but they overplayed their hand at a crucial moment - updated

Interesting photo. 
Caption reads: "Women have been at the heart of organising protests in Tahrir Square [Getty]" 
What model camera and cell phone?

UPDATE: Guess who has a big interest in the tourism sector, which is being harmed by the ongoing disruption? The military. Great find by McJ.

The Egyptian military is one of the most interesting and misunderstood economic actors in the country. The military’s economic interests are split in interesting ways. Since the military has been prevented by the Camp David treaty from making war, it has instead used its sovereignty over huge swathes of desert and coastal property to develop shopping malls, gated cities and beach resorts - catering to rich and modest Egyptians, local and international consumers and tourists. Their position vis-a-vis the uprising is thus complicated.
They hated the rapacious capitalists around Gamal Mubarak, who sold off national lands, assets and resources to US and European corporations. But the military also wants tourists, shoppers and investors to consume in their multi-billion dollar resorts and venues. The military identifies very strongly with representing and protecting "the people" - but also wants the people to go home and stop scaring away tourists. The military will continue to mobilise this in-between position in interesting ways in the coming years.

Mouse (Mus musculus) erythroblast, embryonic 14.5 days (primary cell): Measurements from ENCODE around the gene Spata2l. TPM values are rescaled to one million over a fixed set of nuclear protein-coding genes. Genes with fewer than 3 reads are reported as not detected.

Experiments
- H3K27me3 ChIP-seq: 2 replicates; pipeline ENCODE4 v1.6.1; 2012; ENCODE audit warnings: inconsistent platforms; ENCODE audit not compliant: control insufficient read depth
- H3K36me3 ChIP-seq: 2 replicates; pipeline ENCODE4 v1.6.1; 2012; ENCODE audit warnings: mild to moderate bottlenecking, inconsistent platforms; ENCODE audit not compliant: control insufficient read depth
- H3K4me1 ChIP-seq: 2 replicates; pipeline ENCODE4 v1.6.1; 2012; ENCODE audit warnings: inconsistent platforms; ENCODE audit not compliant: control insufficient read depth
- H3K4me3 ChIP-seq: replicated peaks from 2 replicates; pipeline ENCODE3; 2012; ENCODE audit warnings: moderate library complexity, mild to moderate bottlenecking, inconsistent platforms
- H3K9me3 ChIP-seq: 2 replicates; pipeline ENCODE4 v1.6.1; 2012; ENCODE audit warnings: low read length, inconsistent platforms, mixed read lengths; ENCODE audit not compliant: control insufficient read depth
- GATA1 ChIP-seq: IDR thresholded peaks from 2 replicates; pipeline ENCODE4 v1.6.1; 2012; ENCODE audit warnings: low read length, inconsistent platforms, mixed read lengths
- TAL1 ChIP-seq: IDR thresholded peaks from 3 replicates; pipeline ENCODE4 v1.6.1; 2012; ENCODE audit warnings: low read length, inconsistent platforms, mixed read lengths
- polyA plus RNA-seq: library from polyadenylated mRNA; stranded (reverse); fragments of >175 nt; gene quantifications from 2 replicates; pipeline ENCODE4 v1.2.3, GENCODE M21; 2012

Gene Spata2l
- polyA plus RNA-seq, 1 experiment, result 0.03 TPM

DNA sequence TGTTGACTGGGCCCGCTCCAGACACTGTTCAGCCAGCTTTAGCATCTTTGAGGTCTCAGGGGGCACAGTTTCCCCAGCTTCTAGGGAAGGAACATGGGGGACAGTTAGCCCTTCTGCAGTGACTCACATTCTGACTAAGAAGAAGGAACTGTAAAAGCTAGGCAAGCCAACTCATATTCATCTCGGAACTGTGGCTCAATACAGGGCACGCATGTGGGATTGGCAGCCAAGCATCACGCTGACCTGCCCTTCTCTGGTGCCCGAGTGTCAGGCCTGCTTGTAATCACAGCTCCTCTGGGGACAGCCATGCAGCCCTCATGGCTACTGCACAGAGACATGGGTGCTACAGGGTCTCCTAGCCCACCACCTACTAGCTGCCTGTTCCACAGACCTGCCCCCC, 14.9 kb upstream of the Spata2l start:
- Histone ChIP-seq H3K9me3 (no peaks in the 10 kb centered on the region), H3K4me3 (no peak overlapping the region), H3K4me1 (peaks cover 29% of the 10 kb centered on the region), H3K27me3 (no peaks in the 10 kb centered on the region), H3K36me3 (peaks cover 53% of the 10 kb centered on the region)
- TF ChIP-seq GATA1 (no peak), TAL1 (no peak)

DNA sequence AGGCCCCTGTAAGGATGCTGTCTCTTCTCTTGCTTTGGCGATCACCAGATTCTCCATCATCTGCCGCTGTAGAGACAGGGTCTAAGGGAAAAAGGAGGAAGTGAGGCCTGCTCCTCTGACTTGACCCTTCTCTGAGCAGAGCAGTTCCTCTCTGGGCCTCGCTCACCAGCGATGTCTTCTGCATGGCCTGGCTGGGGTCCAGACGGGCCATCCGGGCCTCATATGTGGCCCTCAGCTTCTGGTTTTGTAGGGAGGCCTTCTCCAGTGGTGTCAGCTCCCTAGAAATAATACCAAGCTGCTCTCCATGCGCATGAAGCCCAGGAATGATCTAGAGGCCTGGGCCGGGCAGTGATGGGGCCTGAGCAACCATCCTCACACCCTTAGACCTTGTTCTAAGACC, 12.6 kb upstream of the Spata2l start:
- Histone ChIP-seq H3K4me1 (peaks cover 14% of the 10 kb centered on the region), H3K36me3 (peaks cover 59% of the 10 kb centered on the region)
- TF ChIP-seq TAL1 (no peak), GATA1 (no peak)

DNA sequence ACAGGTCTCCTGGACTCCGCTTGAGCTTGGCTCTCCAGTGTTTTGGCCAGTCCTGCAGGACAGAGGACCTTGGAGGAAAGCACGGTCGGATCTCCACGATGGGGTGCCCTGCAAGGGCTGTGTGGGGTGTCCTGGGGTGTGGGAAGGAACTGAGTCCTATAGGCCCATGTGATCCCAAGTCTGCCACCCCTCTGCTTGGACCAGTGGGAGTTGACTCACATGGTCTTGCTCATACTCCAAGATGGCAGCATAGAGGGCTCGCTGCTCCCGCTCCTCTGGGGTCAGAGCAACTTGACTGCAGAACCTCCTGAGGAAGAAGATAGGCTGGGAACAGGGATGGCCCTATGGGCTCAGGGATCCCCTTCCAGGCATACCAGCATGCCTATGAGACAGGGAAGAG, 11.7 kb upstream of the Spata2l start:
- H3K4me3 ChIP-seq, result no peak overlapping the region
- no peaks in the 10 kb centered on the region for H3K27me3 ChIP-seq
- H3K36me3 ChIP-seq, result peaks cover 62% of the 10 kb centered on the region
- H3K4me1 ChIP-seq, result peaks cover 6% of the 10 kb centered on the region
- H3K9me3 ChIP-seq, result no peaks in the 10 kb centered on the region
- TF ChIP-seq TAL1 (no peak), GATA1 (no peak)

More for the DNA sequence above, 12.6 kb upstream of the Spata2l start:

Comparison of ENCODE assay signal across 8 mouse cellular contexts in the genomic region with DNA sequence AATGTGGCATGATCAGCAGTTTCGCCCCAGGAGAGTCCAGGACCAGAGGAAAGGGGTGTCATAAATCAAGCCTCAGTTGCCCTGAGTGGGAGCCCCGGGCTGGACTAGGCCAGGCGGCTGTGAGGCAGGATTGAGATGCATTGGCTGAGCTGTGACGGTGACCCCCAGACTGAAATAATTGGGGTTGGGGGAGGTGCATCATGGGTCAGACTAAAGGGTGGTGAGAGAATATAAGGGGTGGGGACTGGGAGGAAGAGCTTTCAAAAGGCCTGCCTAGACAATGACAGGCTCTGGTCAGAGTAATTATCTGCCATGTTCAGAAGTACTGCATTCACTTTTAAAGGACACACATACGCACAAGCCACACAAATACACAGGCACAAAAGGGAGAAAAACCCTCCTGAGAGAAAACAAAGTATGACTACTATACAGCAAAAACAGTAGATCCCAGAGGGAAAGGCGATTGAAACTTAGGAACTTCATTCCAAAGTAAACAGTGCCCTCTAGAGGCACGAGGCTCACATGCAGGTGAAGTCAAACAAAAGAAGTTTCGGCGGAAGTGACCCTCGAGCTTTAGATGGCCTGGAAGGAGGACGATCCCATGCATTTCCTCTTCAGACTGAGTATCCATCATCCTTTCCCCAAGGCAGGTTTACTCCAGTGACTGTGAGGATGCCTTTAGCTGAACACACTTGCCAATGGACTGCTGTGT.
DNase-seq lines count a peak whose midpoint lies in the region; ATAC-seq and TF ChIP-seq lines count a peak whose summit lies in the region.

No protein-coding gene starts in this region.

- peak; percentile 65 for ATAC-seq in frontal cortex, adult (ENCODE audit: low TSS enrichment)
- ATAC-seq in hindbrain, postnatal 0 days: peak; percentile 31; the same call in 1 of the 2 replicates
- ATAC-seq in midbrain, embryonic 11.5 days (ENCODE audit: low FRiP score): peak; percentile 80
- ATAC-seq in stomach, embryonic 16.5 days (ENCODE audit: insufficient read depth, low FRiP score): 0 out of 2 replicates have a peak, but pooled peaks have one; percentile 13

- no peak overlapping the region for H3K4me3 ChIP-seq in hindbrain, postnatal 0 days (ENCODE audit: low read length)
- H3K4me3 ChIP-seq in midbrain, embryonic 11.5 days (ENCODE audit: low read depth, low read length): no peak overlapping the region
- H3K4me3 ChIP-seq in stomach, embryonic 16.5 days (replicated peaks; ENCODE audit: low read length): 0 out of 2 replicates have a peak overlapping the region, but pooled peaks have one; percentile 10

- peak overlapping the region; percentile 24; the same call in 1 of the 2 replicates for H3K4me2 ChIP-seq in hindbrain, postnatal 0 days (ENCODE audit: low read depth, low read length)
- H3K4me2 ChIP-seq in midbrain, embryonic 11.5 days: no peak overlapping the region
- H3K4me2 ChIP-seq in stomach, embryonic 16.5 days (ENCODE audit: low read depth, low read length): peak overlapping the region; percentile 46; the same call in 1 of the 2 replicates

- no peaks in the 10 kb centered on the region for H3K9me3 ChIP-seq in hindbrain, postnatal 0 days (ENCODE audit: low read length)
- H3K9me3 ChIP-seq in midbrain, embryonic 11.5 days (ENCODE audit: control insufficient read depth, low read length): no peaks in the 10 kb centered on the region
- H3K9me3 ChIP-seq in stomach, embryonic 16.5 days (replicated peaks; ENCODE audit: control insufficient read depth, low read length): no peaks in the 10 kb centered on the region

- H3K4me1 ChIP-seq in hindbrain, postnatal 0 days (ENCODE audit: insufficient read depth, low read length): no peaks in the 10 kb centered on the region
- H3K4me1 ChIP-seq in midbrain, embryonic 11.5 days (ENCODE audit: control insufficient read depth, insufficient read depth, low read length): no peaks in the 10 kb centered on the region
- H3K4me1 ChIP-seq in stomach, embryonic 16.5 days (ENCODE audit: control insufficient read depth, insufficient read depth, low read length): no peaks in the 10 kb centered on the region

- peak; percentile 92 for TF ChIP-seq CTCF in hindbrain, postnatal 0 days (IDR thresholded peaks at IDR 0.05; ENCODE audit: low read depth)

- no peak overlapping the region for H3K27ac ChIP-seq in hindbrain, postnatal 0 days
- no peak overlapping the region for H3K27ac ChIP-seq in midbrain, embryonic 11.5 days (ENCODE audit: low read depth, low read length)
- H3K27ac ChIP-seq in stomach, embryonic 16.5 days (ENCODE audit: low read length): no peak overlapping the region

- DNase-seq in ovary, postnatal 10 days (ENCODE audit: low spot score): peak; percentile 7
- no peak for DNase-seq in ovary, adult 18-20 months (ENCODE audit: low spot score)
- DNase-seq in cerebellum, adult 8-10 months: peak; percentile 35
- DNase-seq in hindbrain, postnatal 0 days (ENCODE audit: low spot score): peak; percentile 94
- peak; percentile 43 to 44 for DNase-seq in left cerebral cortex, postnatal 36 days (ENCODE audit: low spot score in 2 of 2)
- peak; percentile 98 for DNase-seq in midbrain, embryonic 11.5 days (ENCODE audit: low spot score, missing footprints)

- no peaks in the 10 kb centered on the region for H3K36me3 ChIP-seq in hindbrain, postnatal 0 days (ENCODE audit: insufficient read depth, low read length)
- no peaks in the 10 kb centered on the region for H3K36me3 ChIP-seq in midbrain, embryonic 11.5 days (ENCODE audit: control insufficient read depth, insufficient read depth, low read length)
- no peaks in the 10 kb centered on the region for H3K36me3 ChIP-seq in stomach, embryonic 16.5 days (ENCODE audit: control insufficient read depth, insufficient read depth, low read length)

Who would be getting that tourism money, which is drying up due to the protests? Presumably the military brass. They must want these protests to end... but do they? Maybe this is a win win? Or is it a lose lose?

The article also notes that Suleiman reportedly did not provision the military with bullets on February 4th, the day of the worst police brutality, because he feared the military would side with the protesters and overthrow him. ! Not such a tough guy after all then hmm?

Suleiman’s General Intelligence Services are nominally part of the military - but are institutionally quite separate. Intelligence is dependent on foreign patrons, primarily Israel and the US, and are looked on skeptically by Egyptians. But the Air Force and Army are quite grounded in the economic and social interests of national territory. The army’s role in countering Suleiman’s lust for repression was crucial to saving the momentum of this uprising.